Factors Affecting the Upward Mobility of African Americans in the Young Men’s Christian Association Movement


  • Corliss Wilson Outley
  • Willie Dean


occupational mobility, homosocial reproduction, discrimination, leisure services, YMCAIntroduction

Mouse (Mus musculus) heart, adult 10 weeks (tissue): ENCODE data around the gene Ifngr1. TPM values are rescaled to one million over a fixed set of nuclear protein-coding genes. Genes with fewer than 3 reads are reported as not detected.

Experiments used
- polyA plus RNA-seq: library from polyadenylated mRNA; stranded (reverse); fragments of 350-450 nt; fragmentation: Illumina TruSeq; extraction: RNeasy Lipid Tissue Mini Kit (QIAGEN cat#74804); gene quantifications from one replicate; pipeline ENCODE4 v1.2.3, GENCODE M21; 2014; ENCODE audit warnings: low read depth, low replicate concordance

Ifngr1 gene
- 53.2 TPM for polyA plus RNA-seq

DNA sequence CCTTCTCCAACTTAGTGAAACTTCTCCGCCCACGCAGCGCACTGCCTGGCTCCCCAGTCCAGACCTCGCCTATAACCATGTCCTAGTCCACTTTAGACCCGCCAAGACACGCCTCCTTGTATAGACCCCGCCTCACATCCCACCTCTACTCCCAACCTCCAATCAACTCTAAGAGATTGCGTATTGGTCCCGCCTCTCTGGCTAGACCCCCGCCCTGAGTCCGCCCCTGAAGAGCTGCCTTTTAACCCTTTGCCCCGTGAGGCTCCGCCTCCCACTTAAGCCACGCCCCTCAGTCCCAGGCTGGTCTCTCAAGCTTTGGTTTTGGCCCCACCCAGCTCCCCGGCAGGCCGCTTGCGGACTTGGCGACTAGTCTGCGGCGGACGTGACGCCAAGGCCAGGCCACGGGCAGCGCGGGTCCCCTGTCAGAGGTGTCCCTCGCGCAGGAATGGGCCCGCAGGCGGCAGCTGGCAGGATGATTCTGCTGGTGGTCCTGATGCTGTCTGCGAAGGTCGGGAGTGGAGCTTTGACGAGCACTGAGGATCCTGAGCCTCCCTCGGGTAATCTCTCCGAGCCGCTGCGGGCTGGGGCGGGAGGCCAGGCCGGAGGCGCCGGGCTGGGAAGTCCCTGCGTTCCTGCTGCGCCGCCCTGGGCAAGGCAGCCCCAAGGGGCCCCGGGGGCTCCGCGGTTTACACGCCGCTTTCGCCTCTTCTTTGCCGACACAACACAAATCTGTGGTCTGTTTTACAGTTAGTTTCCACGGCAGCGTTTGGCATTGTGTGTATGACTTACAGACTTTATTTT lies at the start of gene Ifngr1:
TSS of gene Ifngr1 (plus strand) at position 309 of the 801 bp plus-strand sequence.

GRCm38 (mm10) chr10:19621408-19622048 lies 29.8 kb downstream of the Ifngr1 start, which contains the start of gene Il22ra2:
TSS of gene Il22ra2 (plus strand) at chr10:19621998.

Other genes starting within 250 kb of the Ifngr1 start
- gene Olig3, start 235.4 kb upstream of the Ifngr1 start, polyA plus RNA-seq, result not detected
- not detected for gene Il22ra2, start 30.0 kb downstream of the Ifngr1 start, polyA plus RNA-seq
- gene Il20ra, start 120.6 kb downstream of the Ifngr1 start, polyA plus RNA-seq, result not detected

Organizations, including many local parks and recreation departments, have embraced the concept of diversity. In order to be true to the precepts of diversity and inclusiveness, leaders in the parks and recreation field must become adept at managing diverse resources, be they people, ideas, or concepts (Allison, 2000a; Thomas, 1996). However, many organizations still operate under the old paradigm in which dominant group members enjoy privileges and perquisites not available to minorities and women. Drawing on the theory of homosocial reproduction, this study investigates and explains the under representation of African Americans in senior positions in the Young Men’s Christian Association (YMCA). The findings from qualitative interviews of 37 senior managers suggest many employees were “consciously or unconsciously” motivated to maintain the “status quo balance of power” between blacks and whites. This limitation not only provides a disservice to the employees within the organizations, but may serve to limit diversity of programs and services provided to the greater community. While the current study was undertaken within a major non-profit organization, the results are applicable to organizations in both the public and private sectors.





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